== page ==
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LONDON : Printed by 8. & J. BENTLEY, Wilson, and Fler,

Bangor Elouse, Shoe Lane


On the 21st of August, 1843, Mr. Loudon, my little daughter Agnes, and myself, set out, from Bayswater, to make the tour through the Isle of Wight which is recorded in the following pages. The principal object I have had in view, in writing down all we saw and heard during this excursion, is, to show how much may be observed and learnt while travelling, even through a well-known country and under ordinary circumstances ; as, though I have added some little to what actually occurred, and omitted the annoyance we twice suffered from rain, I have related nothing but what might happen to any travellers in the island. I think it of the utmost importance to cultivate habits of observation in childhood ; as a great deal of the happiness of life depends upon having our attention excited by what passes around us. I remember, when I was a child, reading a tale called “Eyes and No Eyes,” which made a deep impression on my mind; and which has been the means of procuring me many sources of enjoyment during my passage through life.

That little tale related to two boys, both of whom had been allowed half a day's holiday. The first boy went out to take a walk, and he saw a variety of objects that interested him ; and from which he afterwards derived considerable instruction, when he talked about them with his tutor.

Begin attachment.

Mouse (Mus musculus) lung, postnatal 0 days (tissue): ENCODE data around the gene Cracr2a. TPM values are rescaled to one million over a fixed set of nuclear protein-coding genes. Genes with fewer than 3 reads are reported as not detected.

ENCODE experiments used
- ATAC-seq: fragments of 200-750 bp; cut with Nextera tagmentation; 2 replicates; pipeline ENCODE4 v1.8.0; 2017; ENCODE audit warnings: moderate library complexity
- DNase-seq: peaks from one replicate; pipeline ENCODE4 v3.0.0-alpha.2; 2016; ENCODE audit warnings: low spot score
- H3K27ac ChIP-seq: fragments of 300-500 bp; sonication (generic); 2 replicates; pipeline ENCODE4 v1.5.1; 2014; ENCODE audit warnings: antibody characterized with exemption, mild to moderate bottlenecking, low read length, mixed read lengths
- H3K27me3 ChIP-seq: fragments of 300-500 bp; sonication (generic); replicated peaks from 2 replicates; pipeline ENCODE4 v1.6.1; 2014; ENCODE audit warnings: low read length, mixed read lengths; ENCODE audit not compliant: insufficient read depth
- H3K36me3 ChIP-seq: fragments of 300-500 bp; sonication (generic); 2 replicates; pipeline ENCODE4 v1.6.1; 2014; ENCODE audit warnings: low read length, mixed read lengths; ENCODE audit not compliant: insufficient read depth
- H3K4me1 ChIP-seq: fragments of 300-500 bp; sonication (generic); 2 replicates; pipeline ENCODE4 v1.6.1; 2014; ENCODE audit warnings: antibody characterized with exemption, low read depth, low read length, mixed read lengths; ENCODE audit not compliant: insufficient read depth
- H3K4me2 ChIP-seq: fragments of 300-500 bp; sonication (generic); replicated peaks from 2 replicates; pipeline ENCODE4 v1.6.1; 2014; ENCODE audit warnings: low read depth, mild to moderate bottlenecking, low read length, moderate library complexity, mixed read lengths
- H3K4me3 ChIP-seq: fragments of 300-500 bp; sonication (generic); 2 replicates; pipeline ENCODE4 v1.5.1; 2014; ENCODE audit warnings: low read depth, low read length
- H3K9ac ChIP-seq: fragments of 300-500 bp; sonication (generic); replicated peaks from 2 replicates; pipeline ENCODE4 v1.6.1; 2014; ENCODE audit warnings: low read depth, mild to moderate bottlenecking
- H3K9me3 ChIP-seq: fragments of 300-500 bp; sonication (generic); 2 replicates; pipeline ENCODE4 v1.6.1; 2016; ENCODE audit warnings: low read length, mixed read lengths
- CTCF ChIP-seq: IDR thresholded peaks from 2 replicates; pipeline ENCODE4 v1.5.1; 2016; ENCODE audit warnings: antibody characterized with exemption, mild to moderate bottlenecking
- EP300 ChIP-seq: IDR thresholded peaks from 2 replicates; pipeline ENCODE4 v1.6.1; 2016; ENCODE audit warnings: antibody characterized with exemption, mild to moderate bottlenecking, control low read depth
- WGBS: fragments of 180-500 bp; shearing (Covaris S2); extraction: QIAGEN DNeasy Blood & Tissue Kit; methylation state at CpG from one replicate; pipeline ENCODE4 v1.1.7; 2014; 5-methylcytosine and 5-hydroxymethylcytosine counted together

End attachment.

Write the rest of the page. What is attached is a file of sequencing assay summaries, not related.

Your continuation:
The second, a little later, took the same walk; but, when his tutor questioned him as to how he liked it, he said he had thought it very dull, for he had seen nothing : though the same objects were still there that had delighted his companion.

I was so much struck with the contrast between the two boys, that I determined to imitate the first ; and I have found so much advantage from this determination, that I can earnestly recommend my young readers to follow my example. The use of travelling, is, that it affords us more opportunities of observation than we could have at home; but, if we do not avail ourselves of these opportunities, we may travel over the whole globe without reaping any advantage. I trust the young people who may read these pages will so far profit by them as to notice all they see, and, particularly, to look for objects of natural history, in their walks, whether at home or by the sea-side ; and, in return, I promise them that they will find a thousand sources of amusement that before they had no idea of.

J. W. L.


Nov. 20, 1843.

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